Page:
Teachers leaders urge caution over lifting lockdown

Opening schools too soon could have serious implications for both staff and pupils, teachers leaders have warned.

Wednesday, 6th May 2020, 8:36 am
Updated Wednesday, 6th May 2020, 8:48 am
School leaders warn of opening schools too soon

The general secretaries of 10 teacher trade unions across the UK and Ireland have written to education ministers urging “significant caution in any consideration of reopening schools.”

The letter, on behalf of almost one million teachers and education staff, warns of the "very real risk of creating a spike in the transmission of the virus by a premature opening of schools."

They want to see "sufficient capacity" to “test trace and isolate” Covid-19 before schoosl are re-opened, along with “significant operational changes [being] in place to ensure effective social distancing, strong hygiene routines linked to thorough cleansing practices, appropriate PPE [being] available where required, and ongoing risk assessments in place to monitor operations.”

Schoools should not open too say say teachers' leaders

Dr Patrick Roach from the NASUWT – The Teachers’ Union said: "It must not be forgotten that the decision to close schools and colleges to the majority of children was made on public health grounds and that any decision to partially or fully reopen schools and colleges must be guided by the same overriding public health interest.

"Teachers, support staff, pupils and their families must not be used as an experiment and it would be reckless for any Government to ignore the scientific evidence and thereby endanger lives."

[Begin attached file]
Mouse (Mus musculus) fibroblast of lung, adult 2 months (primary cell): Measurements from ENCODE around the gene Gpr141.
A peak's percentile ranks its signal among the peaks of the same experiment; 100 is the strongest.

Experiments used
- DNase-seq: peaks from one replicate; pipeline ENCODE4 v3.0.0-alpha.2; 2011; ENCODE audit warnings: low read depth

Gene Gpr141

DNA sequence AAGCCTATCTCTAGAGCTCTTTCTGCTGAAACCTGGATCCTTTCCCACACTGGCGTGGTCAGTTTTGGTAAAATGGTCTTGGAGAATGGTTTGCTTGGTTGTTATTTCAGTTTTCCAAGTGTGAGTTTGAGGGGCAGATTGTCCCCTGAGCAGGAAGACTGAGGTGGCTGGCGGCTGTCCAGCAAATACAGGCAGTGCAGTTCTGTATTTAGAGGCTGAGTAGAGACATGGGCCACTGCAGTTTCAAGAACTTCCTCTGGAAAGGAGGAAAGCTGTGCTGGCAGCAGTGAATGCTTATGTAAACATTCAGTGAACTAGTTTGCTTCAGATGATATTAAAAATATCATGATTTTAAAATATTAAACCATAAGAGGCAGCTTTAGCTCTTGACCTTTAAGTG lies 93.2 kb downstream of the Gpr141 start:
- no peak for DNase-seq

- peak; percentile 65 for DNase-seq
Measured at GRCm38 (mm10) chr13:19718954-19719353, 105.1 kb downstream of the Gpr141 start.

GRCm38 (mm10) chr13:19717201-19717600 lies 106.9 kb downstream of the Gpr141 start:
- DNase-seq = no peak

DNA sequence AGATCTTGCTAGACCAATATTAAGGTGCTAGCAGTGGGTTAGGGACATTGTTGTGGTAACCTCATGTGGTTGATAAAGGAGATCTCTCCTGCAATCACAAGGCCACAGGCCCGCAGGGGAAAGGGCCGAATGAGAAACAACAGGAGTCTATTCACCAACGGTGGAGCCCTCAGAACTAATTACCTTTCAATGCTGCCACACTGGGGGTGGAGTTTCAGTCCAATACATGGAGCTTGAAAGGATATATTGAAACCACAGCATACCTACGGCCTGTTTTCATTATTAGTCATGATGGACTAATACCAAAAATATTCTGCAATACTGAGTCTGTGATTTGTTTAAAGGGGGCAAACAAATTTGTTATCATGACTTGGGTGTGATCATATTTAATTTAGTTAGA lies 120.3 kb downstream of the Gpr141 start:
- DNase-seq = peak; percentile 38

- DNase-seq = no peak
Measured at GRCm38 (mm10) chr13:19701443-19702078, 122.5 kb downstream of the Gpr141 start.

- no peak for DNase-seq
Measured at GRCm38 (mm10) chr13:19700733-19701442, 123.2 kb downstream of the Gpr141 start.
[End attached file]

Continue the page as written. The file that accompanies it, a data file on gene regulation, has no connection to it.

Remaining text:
The letter comes hard on the heels of a survey which showed that a majority of teachers and school staff are unhappy with current social distancing measures in their institutions.

Over the weekend) the National Education Union conducted a snapshot survey of 2,560 mainstream school staff in England about the management of the Covid-19 crisis.

The data showed at least half of those currently working in school settings were concerned, or very concerned about the social distancing measures for staff or pupils.

Kevin Courtney, Joint General Secretary of the National Education Union, said of the results: ""There should be no mad rush to re-open schools. It must be done with great care, and alongside a profession who feel confident about safety measures being adequate and fit for purpose.

"Parents also agree with us – they have shown immense patience in recent weeks, for which all school staff are grateful. But that goodwill and effort from the public will be squandered by returning pupils too hastily. Safety must come first.

"We need to see evidence of a sustained downward trend in cases, a national plan for social distancing and PPE, comprehensive access to testing for staff and pupils and a whole school strategy for when cases emerge before plans can be made to open schools on a wider basis than at present."